Yesterday, in a receiving line at a town hall in Iowa, Hillary Clinton was asked by an activist whether she would “help fix the Helms Amendment” as president, to which she gave a resounding yes.   There has been no stronger advocate of women’s rights and abortion rights in the current presidential campaign than Clinton. Rightly framing abortion as a class and racial issue, she’s drawn attention to the fact that making abortion unaffordable essentially renders the right to it meaningless, in particular for low-income women.  However, Ms. Clinton, as a part of the Obama Administration, had ample opportunity to act on the Helms Amendment but failed to do so.

During her tenure as Secretary of State, the Helms Amendment’s impact of women raped in war was raised with the Obama Administration multiple times, including during the 2010 Universal Periodic Review of the United States. However, despite the fact that President Obama can take steps through executive action to limit the impact of the Helms Amendment, he and his Administration have continually failed to take any action—to the detriment of countless women around the world.

Like Roe & the U.S. Constitution, a variety of international instruments, including the Convention on the Elimination of All Forms of Discrimination against Women, the Geneva Conventions, the Convention against Torture, and the International Covenant on Civil and Political Rights, enshrine and protect rights to abortion for women around the world. However, as long as the U.S. remains the world’s largest donor of development and humanitarian aid, abortion restrictions on foreign assistance, such as the Helms Amendment, will continue to impede the ability of women around the world to exercise their right to abortion services.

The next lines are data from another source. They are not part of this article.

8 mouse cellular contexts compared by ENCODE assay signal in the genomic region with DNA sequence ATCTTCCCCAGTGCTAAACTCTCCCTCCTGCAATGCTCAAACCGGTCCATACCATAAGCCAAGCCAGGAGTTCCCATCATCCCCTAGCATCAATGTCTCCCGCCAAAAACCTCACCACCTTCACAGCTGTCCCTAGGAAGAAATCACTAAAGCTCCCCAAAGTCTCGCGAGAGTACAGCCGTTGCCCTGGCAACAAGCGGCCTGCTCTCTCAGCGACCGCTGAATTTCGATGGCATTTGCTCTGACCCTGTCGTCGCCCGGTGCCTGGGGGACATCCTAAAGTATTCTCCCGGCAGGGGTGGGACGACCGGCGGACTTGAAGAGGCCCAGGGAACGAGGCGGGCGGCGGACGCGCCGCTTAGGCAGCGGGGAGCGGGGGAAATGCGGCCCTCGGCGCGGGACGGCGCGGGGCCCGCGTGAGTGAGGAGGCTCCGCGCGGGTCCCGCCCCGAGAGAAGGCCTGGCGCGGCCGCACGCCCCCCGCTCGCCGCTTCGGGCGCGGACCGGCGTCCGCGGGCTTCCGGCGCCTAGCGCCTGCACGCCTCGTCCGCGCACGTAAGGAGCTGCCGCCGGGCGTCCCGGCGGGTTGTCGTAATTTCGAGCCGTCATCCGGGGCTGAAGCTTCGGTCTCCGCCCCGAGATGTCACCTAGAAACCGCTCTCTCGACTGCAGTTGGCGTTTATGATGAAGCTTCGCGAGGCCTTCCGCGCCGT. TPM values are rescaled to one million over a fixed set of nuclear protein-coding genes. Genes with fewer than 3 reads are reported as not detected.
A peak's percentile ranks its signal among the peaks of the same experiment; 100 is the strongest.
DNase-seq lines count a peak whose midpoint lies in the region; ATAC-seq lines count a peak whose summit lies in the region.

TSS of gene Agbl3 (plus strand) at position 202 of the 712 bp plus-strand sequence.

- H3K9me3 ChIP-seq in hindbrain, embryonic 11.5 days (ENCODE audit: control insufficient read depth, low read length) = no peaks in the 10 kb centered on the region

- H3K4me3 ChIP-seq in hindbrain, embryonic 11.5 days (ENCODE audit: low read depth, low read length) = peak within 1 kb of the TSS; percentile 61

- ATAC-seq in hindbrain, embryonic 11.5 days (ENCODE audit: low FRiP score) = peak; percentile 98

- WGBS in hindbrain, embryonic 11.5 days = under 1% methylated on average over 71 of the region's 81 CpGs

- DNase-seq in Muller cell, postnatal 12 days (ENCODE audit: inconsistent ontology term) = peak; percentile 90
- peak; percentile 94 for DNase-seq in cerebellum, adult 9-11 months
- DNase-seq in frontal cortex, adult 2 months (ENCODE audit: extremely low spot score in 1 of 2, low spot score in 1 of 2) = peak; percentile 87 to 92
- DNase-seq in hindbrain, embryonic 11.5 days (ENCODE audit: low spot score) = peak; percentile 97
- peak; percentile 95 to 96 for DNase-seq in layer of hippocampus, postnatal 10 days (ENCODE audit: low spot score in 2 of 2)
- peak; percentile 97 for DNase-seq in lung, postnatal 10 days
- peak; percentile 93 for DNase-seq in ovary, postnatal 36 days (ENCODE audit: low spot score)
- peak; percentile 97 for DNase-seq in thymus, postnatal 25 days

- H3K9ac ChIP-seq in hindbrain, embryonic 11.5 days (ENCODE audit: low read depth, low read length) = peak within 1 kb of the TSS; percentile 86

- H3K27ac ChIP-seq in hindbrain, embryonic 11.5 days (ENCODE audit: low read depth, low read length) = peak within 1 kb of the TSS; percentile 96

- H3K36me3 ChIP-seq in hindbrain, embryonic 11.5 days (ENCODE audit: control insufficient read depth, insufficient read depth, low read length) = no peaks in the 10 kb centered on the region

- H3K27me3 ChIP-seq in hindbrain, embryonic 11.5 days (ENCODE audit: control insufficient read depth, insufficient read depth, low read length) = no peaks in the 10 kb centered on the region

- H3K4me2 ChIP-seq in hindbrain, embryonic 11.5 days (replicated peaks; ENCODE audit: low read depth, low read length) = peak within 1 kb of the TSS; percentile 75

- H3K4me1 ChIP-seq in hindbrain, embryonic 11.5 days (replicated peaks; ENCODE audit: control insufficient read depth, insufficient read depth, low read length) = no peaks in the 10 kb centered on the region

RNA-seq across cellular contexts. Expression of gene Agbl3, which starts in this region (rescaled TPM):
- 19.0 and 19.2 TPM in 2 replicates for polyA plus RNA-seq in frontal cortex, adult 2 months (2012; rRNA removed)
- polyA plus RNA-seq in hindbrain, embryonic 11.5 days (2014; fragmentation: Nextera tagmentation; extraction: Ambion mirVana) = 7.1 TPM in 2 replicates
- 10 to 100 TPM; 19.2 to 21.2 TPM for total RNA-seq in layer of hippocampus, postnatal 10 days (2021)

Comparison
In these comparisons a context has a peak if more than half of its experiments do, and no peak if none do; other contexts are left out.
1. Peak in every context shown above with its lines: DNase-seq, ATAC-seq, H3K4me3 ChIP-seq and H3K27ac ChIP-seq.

Today, as we reflect on the legacy of Roe, and sit on pins and needles as we anticipate the arguments and Supreme Court decision in Whole Women’s Health v. Cole, let us also reflect on the idea that the right to abortion is nothing without the protection of actual access to these services, including through public funding. And that policymakers in Washington D.C. shouldn’t be the reason that women are unable to exercise their rights around the world.


Akila Radhakrishnan is the Legal Director at the Global Justice Center. She has published articles in The Atlantic, Women Under Siege, RH Reality Check, Ms. Magazine, the Denver Journal of International Law and Policy and Reproductive Laws for the Twenty-First Century.

Myanmar's Long Road to Gender Equality: Issues for Myanmar's November 2015 UPR

Myanmar’s upcoming Universal Periodic Review (“UPR”) provides an ideal venue to question the Government of Myanmar (“Government”) regarding its failure to ensure substantive equality for women as required by the Universal Declaration of Human Rights, the UN Charter, and international treaties including CEDAW. Since 2011, Myanmar’s “democratization” has neither improved women’s status nor dismantled structural barriers preventing women’s equality.

Myanmar’s failure to ensure women’s rights arises from entrenched legacies of inequality that impede genuine reform in all aspects of law. Specifically, ongoing supremacy of the military, gender inequality embedded in the Constitution and other laws, and the lack of adequate justice mechanisms including an independent judiciary serve as structural barriers to equality. No Government reforms have addressed these issues. As a result, women in Myanmar face (1) gender discrimination embedded in law; (2) barriers to access to justice; and (3) exclusion from participation in public and political life.

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New Report Exposes Critical Gaps in Burma’s National Gender Equality Plan

FOR IMMEDIATE RELEASE - October 15, 2015